Enhance Product Development, a Minneapolis-based design firm serving brand-name consumer product companies, start-ups and inventors alike, is turning heads in the housewares industry. Known for developing “smart solutions to real problems” on behalf of their clientele, Enhance was notified that two of its licensed products were finalists for the highly coveted IHA Global Innovation Awards. “We are both thrilled and humbled,” said Trevor Lambert, the founder and CEO of Enhance. “It is validation that our design process and methodology achieves meaningful results for our clients and licensees. In the end, that will always be our core focus.” The two products up for awards are the Skillet Slingers, a hand tool for browning ground-meats, and Exact Egg Boiler, a kitchenware solution that results in perfect hard-boiled eggs. The Skillet Slingers functions as a tool to claw, chop and grind the meat into perfect crumbles in at least half the time when compared to spatulas or wooden spoons. “During development, our slogan was, ‘claw, chop, grind…a way to brown meat, a way of life,'” said Lambert with a smile. “That may give you a window into the creative culture we have here at Enhance. That said, the product really works. After prototyping and sending them out for user feedback, nobody would give them back! That’s when we knew we were onto something special.” The Exact Egg Boiler consists of a rack that cradles eggs in place to prevent cracking during a rolling boil while simultaneously incorporating a user-friendly rinsing funnel that channels water to cool each egg evenly. It has been noted that at first glance, the product appears to be...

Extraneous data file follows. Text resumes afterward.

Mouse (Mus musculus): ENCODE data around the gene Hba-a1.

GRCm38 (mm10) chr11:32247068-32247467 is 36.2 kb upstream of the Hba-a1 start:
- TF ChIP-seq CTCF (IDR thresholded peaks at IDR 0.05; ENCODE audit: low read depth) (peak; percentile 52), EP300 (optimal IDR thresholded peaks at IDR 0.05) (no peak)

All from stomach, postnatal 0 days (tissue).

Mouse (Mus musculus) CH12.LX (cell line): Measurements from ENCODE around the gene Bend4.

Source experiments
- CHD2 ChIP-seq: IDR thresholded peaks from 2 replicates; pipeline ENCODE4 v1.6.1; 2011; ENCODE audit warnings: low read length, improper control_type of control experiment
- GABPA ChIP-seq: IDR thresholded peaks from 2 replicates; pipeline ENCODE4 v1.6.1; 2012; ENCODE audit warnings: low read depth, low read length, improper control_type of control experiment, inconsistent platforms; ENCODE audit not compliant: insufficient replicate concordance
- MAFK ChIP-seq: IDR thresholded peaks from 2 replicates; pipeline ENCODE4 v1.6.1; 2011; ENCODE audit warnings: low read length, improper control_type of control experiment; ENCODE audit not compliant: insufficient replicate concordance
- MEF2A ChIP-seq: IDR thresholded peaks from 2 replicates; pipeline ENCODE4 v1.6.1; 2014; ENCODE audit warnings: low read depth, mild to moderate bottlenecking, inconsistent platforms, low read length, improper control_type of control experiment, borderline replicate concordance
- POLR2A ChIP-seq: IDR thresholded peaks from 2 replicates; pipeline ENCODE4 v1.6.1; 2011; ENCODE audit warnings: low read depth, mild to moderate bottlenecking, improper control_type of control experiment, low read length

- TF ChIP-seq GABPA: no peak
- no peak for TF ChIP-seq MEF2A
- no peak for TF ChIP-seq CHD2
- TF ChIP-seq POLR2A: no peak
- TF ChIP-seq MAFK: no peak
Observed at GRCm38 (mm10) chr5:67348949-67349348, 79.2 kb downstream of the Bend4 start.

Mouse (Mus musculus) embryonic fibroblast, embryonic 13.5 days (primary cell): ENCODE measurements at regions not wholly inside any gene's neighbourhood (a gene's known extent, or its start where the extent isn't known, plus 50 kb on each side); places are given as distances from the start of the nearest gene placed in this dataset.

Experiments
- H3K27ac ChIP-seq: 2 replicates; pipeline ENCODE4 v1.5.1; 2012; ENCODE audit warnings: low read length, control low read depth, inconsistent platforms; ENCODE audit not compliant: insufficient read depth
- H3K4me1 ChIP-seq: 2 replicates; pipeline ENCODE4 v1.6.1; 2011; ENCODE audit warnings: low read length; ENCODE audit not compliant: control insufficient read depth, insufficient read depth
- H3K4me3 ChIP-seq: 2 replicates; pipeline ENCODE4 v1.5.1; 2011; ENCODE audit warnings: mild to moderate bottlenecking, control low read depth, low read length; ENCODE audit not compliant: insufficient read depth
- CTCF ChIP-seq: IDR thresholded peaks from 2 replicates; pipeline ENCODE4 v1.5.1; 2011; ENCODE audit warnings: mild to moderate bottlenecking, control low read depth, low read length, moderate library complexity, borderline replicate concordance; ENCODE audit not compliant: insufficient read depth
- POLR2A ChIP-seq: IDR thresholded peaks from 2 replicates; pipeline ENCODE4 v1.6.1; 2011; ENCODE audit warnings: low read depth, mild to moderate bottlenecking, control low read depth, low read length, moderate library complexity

Learn About Design: Design for Licensing vs. Design For Manufacturing

Learn About Design: Design for Licensing vs. Design For Manufacturing